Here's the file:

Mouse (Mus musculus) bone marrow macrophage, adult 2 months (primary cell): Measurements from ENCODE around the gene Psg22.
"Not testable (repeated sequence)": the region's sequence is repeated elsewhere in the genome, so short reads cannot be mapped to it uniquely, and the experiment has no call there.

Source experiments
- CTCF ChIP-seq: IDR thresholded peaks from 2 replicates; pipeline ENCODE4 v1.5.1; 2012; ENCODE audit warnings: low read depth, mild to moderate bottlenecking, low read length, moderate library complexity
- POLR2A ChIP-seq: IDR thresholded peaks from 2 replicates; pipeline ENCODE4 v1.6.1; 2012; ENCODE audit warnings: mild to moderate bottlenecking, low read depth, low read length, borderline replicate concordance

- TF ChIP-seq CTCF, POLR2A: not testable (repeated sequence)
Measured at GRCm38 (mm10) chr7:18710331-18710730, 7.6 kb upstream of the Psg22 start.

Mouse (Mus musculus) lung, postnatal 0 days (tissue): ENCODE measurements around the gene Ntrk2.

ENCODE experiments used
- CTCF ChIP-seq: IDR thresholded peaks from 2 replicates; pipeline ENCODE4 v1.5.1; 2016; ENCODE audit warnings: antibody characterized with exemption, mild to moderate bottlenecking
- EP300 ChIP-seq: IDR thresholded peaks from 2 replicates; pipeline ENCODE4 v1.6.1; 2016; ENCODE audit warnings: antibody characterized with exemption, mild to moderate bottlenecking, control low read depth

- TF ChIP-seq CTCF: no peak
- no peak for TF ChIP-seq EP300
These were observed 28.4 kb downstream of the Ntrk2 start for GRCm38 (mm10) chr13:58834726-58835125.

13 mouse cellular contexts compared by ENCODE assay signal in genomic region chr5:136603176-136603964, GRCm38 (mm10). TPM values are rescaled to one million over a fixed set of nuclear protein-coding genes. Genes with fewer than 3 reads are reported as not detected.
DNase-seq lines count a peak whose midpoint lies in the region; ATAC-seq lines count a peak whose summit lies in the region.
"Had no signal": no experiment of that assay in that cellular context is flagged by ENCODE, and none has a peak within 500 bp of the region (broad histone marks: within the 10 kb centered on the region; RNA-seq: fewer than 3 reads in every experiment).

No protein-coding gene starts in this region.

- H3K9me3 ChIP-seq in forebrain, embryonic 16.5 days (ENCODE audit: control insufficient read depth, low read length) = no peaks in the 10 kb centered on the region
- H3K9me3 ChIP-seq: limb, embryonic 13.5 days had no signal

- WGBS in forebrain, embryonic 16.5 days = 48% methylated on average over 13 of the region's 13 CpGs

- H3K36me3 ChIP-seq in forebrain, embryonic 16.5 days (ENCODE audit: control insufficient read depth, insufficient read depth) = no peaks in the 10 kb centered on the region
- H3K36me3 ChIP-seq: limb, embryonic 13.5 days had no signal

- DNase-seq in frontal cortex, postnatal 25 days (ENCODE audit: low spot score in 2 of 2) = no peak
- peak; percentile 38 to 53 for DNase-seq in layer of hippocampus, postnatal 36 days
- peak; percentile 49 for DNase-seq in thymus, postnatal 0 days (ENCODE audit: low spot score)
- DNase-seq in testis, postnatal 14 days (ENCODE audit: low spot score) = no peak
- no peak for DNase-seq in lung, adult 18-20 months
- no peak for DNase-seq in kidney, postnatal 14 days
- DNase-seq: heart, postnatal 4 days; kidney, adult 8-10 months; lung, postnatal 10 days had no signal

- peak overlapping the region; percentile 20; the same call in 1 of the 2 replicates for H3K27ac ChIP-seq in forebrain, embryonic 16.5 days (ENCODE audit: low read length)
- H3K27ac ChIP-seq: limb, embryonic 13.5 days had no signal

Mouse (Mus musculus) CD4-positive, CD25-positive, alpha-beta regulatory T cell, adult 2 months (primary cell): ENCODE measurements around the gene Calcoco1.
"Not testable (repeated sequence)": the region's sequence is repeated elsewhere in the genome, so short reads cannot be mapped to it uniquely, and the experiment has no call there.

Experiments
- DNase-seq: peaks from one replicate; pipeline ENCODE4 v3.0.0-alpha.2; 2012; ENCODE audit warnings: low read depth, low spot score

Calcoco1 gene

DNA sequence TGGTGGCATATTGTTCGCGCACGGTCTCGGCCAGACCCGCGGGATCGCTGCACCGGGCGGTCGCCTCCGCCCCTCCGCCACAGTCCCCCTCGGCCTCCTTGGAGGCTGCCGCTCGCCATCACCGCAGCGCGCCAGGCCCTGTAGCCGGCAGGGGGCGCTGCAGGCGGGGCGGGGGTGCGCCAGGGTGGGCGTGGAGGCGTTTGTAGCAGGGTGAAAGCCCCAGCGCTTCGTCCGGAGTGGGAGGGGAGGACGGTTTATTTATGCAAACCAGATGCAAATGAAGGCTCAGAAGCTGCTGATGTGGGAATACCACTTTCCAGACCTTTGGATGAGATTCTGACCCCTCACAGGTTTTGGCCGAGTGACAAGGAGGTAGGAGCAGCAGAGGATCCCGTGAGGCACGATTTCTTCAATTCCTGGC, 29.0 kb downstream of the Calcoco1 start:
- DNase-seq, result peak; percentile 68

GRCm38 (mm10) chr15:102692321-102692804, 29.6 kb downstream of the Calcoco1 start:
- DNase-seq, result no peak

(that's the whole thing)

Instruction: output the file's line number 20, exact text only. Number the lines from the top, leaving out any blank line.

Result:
- H3K9me3 ChIP-seq: limb, embryonic 13.5 days had no signal